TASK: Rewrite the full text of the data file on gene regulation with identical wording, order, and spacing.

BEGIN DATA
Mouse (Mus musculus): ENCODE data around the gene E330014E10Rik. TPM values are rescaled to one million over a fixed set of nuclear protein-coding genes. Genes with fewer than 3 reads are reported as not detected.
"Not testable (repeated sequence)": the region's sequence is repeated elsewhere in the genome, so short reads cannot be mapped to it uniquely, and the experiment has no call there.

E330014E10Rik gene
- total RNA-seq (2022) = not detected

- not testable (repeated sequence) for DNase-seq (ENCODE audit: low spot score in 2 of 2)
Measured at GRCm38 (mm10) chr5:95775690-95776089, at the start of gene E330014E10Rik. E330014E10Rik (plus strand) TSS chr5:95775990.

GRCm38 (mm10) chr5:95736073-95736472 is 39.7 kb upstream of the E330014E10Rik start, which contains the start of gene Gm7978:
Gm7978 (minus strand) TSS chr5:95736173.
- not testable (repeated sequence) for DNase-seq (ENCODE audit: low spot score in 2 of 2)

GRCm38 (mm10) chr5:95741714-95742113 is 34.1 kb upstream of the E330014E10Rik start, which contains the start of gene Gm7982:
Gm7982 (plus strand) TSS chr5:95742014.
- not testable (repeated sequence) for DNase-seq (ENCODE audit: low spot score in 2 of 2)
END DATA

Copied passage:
Mouse (Mus musculus): ENCODE data around the gene E330014E10Rik. TPM values are rescaled to one million over a fixed set of nuclear protein-coding genes. Genes with fewer than 3 reads are reported as not detected.
"Not testable (repeated sequence)": the region's sequence is repeated elsewhere in the genome, so short reads cannot be mapped to it uniquely, and the experiment has no call there.

E330014E10Rik gene
- total RNA-seq (2022) = not detected

- not testable (repeated sequence) for DNase-seq (ENCODE audit: low spot score in 2 of 2)
Measured at GRCm38 (mm10) chr5:95775690-95776089, at the start of gene E330014E10Rik. E330014E10Rik (plus strand) TSS chr5:95775990.

GRCm38 (mm10) chr5:95736073-95736472 is 39.7 kb upstream of the E330014E10Rik start, which contains the start of gene Gm7978:
Gm7978 (minus strand) TSS chr5:95736173.
- not testable (repeated sequence) for DNase-seq (ENCODE audit: low spot score in 2 of 2)

GRCm38 (mm10) chr5:95741714-95742113 is 34.1 kb upstream of the E330014E10Rik start, which contains the start of gene Gm7982:
Gm7982 (plus strand) TSS chr5:95742014.
- not testable (repeated sequence) for DNase-seq (ENCODE audit: low spot score in 2 of 2)